by Aashta Singh – Law College Dehradun
Fact of the case
On 1st August 1998, the owner of the car ‘Maruti Suzuki Zen’ visited the Taj Mahal hotel around 11 pm and had given his car’s key for valet parking. Hotel parking services provided a provision which stated that ‘parking of vehicle is at owner’s own risk inside and outside the hotel premises and in case of theft, loss or damage hotel will not be liable.’ Around 1 am when the car owner came out of the hotel he found out that his car was missing. He was informed by the hotel security that his car was driven by some other person. After inquiry, it came into view that three boys came to the hotel and among them, a boy named Deepak, stole the key from the hotel desk. The hotel security tried to stop him but failed. A complaint was lodged but the car was not found. The car insurance company (United India Insurance Company) settled the insurance claimed by the car owner that was of 2,80,000. Then, the insurance company had registered a complaint against the hotel on the ground of deficiency and negligence in hotel service. Complain of the insurance company was dismissed by the State Consumer Dispute Redressal Commission(State Commission) on the basis that it had no locus standi. Later, an appeal was made in National Disputes Redressal Commission (National Commission) and the appeal was accepted observing that the insurance company had locus standi to file a complaint.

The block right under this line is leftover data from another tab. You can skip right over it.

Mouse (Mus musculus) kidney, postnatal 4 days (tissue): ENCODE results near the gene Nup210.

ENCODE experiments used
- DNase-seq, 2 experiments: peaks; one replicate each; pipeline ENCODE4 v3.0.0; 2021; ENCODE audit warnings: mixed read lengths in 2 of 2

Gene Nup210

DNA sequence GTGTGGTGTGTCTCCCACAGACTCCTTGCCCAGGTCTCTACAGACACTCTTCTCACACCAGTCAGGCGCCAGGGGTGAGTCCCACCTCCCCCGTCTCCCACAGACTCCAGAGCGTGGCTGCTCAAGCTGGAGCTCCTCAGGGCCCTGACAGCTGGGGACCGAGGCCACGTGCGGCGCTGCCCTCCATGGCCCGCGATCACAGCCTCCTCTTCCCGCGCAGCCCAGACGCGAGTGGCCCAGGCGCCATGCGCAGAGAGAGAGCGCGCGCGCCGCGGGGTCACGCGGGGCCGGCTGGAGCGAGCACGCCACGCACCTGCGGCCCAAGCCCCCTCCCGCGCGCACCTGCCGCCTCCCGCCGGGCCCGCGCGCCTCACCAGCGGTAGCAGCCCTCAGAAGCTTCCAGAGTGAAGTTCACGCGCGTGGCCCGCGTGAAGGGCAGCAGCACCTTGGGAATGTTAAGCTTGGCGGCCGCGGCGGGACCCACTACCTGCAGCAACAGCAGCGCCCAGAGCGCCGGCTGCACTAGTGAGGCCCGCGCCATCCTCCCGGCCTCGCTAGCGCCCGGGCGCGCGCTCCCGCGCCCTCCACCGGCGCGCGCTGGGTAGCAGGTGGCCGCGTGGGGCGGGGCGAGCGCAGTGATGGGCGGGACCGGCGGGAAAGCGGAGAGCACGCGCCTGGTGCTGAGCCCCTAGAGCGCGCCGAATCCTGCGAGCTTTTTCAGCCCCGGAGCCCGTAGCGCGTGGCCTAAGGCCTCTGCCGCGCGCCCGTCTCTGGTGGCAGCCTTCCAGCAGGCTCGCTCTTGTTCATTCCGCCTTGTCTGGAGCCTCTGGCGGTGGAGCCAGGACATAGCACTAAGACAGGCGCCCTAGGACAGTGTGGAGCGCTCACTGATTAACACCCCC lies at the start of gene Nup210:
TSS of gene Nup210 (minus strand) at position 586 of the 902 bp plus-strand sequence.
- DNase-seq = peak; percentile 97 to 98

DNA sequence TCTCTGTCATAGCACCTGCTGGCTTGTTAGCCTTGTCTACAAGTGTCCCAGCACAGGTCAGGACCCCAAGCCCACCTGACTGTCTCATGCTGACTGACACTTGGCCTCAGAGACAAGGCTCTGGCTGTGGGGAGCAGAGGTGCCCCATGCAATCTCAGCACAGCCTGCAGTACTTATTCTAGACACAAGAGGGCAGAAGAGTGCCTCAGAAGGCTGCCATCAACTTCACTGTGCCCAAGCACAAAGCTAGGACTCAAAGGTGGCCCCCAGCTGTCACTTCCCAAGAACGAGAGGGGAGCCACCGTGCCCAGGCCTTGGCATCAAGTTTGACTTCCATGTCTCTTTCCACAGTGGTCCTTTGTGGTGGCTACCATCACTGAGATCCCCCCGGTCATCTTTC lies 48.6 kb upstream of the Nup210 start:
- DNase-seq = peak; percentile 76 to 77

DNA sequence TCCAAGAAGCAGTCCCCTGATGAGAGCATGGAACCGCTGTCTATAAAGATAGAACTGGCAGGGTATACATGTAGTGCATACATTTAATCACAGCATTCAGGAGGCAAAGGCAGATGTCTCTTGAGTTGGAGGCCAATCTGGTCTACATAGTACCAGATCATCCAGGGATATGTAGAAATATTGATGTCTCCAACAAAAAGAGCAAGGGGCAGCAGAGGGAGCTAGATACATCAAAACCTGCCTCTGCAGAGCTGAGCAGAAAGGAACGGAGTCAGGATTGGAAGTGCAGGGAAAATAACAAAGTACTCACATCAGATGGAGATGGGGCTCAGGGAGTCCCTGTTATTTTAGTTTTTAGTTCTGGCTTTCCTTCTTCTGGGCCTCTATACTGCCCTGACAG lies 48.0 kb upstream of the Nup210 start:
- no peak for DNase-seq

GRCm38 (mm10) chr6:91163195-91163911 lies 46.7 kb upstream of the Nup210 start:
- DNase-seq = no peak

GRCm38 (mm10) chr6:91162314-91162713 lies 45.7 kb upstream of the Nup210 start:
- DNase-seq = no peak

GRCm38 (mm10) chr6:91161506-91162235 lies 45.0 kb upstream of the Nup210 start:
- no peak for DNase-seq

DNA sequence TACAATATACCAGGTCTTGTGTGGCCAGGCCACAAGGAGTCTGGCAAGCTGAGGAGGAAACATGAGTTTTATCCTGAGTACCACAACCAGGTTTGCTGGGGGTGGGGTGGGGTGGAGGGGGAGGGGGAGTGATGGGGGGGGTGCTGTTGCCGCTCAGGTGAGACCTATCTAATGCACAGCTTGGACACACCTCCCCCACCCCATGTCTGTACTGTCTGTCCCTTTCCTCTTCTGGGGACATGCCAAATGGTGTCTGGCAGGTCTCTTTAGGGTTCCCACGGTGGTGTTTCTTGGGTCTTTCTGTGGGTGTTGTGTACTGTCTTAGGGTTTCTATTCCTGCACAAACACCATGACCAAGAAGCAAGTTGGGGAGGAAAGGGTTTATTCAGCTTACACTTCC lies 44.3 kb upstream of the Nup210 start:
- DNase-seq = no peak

Issues Revolving in the case
- Whether this is a case of bailment or not?
- Whether or not the Insurance company had locus standi to file the complaint?
- Whether or not the Hotel could be held liable for negligence of theft under the law of bailment?
- Whether or not the car owner was liable for compensation because there was no proper consideration between the car owner and hotel?
- Whether or not the hotel could be discharged from the allegation made by the insurance company?
- New India Assurance Co. Ltd vs The Delhi Development Authority( 8th January 1991)- the essence of bailment was possession. The possession of the truck was handed over to the defendants when the truck was parked in the parking center of the defendants. Immediately at the time, a contract of bailment came into being. The defendants as bailee had failed to deliver the vehicle back and hence, liable for loss.